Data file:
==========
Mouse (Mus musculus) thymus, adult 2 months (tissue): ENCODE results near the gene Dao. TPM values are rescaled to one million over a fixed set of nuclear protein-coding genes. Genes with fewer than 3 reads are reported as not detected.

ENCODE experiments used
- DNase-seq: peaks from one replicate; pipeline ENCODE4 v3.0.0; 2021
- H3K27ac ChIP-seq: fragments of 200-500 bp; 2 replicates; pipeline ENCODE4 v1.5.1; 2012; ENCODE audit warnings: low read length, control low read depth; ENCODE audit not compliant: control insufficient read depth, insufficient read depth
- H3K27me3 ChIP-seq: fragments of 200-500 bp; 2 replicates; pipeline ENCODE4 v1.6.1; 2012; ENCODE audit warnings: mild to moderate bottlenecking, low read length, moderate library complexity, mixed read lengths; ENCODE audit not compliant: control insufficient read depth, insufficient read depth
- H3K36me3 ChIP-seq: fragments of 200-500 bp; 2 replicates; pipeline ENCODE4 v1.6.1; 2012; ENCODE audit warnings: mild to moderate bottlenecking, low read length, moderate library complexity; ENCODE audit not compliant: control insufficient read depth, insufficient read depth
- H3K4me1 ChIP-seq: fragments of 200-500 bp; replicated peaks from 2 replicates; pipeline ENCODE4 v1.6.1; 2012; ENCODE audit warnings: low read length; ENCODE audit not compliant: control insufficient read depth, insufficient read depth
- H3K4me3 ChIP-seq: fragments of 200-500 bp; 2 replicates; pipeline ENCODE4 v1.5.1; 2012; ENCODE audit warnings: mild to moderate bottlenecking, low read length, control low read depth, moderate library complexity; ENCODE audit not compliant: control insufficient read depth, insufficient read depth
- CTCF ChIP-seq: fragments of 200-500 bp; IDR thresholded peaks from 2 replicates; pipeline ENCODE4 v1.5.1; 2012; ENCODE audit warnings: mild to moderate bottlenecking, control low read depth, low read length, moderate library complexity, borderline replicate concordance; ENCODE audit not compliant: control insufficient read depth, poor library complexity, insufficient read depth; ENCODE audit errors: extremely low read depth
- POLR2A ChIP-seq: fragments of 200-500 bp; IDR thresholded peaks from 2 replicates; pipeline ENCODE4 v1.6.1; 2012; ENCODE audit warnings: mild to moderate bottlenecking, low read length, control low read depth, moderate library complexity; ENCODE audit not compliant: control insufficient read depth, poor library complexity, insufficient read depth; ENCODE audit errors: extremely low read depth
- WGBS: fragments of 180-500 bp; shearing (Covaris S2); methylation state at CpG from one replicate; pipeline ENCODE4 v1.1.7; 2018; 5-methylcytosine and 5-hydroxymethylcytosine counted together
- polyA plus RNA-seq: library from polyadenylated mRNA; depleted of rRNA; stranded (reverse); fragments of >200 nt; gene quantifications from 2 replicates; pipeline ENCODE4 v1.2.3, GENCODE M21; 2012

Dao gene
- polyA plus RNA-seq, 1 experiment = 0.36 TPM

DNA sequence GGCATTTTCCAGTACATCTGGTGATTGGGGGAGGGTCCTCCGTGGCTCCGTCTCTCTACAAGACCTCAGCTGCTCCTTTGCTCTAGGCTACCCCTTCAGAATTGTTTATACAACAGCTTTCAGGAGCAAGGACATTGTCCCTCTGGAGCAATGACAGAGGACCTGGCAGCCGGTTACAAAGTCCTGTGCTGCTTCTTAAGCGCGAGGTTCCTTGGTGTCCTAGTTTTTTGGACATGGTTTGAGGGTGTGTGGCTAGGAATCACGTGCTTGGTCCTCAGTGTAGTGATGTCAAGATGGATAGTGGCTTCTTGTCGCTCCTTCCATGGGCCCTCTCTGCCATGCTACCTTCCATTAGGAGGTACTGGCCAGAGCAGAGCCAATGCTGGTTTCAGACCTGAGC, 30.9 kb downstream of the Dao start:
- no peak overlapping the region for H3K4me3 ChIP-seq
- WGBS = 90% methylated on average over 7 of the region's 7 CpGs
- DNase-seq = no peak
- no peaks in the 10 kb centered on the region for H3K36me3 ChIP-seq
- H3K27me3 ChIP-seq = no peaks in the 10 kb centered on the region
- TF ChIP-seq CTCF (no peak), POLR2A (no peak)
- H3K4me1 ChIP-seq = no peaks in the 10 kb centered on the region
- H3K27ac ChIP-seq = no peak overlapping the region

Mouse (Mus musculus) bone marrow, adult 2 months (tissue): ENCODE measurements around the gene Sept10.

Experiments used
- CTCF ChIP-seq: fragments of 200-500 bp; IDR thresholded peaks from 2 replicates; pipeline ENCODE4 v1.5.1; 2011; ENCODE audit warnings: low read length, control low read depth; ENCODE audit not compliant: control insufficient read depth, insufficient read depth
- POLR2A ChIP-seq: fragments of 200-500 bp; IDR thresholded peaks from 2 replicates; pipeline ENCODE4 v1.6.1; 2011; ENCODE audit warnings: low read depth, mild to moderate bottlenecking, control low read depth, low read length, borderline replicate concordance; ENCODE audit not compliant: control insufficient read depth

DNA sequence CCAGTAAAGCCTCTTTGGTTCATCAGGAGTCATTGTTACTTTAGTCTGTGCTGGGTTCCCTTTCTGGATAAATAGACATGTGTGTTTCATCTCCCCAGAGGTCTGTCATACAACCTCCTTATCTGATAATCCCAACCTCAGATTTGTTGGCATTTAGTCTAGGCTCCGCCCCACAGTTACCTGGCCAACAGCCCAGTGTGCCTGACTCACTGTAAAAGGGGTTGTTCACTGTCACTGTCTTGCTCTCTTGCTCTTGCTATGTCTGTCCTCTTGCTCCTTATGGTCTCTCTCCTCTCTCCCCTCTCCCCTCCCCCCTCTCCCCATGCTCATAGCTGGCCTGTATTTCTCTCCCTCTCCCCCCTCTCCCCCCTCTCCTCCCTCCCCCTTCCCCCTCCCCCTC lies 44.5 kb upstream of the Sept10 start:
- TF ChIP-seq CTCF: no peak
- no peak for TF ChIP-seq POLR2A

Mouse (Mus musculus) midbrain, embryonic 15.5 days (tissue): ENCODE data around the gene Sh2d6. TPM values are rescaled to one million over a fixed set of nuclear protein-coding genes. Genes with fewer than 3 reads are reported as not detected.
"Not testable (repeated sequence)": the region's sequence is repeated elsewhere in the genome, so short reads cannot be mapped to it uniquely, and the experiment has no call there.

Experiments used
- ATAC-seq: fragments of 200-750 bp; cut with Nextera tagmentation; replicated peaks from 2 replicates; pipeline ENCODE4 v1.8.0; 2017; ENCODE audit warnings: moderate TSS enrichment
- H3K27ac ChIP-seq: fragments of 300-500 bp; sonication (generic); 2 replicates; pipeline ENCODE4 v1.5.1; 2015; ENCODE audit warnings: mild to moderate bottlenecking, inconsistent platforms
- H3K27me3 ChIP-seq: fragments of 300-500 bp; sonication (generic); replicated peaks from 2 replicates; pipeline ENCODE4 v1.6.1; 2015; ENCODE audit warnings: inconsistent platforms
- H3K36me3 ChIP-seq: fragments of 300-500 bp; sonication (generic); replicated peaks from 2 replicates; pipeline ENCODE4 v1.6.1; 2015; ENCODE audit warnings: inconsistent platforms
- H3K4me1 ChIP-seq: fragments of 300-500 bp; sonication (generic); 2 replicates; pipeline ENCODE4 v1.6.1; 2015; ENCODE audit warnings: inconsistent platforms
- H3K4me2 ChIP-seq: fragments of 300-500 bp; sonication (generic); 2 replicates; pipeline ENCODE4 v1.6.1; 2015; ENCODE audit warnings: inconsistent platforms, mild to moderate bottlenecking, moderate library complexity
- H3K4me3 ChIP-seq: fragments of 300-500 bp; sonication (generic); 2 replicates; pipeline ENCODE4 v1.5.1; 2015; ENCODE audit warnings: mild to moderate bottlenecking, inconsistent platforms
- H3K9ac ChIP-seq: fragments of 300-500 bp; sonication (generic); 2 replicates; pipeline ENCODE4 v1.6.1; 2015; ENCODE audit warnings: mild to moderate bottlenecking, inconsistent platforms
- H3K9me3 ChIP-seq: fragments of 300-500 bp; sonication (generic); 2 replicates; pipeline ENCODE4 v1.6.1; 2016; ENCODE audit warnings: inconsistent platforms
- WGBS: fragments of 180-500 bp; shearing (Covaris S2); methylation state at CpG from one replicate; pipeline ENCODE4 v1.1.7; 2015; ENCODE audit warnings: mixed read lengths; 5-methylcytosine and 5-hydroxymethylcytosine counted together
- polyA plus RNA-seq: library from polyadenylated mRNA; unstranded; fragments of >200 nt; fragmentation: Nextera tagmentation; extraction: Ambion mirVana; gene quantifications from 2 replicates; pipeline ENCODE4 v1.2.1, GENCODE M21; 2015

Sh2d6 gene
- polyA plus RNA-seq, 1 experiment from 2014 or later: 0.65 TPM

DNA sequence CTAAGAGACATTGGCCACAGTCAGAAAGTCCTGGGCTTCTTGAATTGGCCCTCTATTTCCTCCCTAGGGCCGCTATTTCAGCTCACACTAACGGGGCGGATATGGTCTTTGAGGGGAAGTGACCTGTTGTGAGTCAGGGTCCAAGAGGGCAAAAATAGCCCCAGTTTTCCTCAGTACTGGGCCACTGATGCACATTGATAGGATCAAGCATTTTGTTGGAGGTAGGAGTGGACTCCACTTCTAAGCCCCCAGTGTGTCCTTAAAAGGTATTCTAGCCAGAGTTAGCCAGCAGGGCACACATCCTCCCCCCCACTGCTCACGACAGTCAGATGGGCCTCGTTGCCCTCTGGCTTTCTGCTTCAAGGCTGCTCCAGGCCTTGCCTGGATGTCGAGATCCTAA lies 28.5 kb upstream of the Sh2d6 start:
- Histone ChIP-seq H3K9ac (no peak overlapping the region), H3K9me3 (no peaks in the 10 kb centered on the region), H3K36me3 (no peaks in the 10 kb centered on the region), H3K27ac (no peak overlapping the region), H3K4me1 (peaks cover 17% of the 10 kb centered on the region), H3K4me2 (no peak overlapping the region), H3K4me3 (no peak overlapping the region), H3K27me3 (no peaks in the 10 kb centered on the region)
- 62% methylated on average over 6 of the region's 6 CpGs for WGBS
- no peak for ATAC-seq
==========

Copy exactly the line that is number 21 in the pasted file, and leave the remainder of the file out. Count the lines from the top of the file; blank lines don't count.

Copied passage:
- TF ChIP-seq CTCF (no peak), POLR2A (no peak)